Similar differences exist for paramedics, ranging from a $51,426 beginning salary in Clark County to a $62,786 starting salary in North Las Vegas.
Consolidation could face legal challenges.
In 1975, the Legislature passed a bill to consolidate the government of Clark County and the city of Las Vegas, including the combining of fire departments. The separate governments would have continued to exist after the bill went into effect in January 1977, but would have had a joint operating authority.
That legislation never went into effect, however. The attorney general declared it unconstitutional, and in 1976 the state Supreme Court found the bill, Senate Bill 601, to be unconstitutional.
Justices said it was "special legislation" that violated the state constitution and also violated the U.S. Supreme Court's "one-man, one vote" principle. Justices said any consolidation bill must apply uniformly across the state, not for just one county.
Then in 1977, legislators passed a bill consolidating just the Las Vegas and Clark County fire departments. The Supreme Court, however, in 1978 once again ruled such a consolidation was unconstitutional.
Gov. Paul Laxalt also in 1969 vetoed a Clark County-City of Las Vegas consolidation bill.
Faring better was the legislation consolidating the Las Vegas Police Department and the Clark County Sheriff's Department into the Metropolitan Police Department in July 1973. But it took more than a decade to arrive at a mutually acceptable funding formula.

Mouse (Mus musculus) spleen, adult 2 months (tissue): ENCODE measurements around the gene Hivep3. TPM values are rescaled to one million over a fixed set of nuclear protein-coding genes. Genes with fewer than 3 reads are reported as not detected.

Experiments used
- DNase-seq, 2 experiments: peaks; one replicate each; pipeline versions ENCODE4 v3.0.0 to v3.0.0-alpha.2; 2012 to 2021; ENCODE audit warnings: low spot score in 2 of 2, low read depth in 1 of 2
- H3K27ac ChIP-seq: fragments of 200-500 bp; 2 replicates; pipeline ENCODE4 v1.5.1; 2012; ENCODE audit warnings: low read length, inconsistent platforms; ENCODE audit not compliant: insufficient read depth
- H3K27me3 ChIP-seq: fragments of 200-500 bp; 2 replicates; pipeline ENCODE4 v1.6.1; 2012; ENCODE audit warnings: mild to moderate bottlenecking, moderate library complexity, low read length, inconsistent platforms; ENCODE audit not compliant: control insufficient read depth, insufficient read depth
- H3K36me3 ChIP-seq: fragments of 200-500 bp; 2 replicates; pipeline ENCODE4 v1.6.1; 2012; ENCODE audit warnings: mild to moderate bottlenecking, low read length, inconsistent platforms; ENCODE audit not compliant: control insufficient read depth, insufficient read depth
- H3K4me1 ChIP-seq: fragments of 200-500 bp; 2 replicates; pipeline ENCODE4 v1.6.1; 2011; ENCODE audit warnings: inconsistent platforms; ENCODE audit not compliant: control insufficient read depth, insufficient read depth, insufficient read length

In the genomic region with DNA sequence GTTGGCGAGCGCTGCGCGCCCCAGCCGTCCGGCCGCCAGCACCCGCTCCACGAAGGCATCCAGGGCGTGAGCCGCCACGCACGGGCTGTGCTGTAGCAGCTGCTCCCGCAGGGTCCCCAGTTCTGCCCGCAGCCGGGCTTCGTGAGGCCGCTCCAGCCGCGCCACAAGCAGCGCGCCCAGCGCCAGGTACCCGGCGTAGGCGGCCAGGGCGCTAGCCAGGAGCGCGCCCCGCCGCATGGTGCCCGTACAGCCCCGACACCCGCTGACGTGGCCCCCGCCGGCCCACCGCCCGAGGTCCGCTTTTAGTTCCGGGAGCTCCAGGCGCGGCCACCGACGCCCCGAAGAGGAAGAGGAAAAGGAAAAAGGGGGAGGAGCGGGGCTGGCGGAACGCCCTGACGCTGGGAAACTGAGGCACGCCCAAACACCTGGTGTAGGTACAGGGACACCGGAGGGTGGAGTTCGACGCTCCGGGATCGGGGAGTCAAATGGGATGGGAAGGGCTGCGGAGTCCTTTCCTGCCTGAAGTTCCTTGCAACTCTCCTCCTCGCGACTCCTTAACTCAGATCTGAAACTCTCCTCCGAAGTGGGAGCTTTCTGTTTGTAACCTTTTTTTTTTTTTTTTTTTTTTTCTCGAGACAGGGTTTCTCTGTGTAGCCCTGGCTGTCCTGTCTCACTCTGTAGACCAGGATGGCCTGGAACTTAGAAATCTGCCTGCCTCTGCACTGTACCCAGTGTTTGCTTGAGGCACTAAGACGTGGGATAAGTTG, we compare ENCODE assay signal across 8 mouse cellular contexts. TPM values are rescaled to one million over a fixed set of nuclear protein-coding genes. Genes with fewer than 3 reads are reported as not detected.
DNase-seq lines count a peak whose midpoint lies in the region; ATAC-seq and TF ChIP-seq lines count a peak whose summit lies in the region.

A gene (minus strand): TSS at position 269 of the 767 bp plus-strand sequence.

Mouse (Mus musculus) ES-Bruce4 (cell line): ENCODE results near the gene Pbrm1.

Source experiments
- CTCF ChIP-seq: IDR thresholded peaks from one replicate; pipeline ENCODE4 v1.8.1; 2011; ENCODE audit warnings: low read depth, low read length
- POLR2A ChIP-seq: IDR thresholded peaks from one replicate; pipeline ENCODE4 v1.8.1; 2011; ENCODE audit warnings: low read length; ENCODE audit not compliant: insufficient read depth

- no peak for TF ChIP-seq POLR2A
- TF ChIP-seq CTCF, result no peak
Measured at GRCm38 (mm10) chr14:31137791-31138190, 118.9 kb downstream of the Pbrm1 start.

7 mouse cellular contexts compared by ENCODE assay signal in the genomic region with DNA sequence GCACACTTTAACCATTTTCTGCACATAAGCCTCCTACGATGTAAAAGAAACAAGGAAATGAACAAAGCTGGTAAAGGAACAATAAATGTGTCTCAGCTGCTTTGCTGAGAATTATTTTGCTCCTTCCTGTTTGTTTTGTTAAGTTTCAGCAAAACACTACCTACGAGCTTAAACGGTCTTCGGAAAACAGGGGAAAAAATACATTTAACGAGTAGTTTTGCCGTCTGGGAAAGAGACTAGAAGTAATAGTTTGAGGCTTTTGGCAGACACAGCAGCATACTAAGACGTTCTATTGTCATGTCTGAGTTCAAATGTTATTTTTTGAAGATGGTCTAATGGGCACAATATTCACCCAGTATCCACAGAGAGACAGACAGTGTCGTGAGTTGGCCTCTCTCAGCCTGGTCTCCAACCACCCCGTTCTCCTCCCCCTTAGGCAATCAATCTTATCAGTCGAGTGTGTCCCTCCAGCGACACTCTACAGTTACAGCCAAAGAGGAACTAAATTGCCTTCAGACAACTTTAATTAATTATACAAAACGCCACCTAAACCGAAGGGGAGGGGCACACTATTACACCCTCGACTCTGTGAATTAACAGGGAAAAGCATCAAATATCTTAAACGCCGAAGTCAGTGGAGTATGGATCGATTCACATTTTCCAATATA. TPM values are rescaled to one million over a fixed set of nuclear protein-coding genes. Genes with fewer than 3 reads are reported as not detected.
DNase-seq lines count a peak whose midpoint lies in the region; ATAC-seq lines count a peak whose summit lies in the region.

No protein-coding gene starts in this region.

Segerblom anticipates savings could come from the combining of dispatch centers and a reduction in management staff.
Fire departments already go to wherever their services are needed, he said.
"A fire is a fire," Segerblom said. "I don't think people are aware if it is the county or city or North Las Vegas that is fighting your fire."
But Tim Szymanski, a public information officer for the Las Vegas Fire Department, said one dispatch center already serves Clark County, North Las Vegas and Las Vegas. When 911 calls come in, the available fire equipment closest to the fire or emergency scene is dispatched, regardless of jurisdiction.
Rusty McAllister, a Las Vegas Fire Department captain and legislative lobbyist for the Professional Firefighters of Nevada, a firefighters' union, supports consolidation, although he expects it would take several years to accomplish.
"I have been on four house fires this week, two in the city and two in the county," he said. "They don't care if we are in a yellow truck or a red truck; just take care of the problem."
The Las Vegas Fire Department does not bill the county for sending firefighters into Las Vegas, and vice versa, except in cases of very large fires, McAllister said.
"Nothing would change in the field. There could be savings."
McAllister said in Clark County there are three fire training centers and four fire prevention centers. Some could be eliminated with consolidation.
He said Segerblom's bill also could apply to Washoe County, which has four fire departments.
With consolidation, McAllister said some of the big salaries firefighters earn through working overtime could be reduced. Local governments have decided against hiring new firefighters and instead prefer paying overtime to existing firefighters, which drives up the overall payroll, he added.
"Our guys don't need to work so much," he said. "But that is what local governments have decided. We would ultimately like to see a department that is run in the best interests of the public."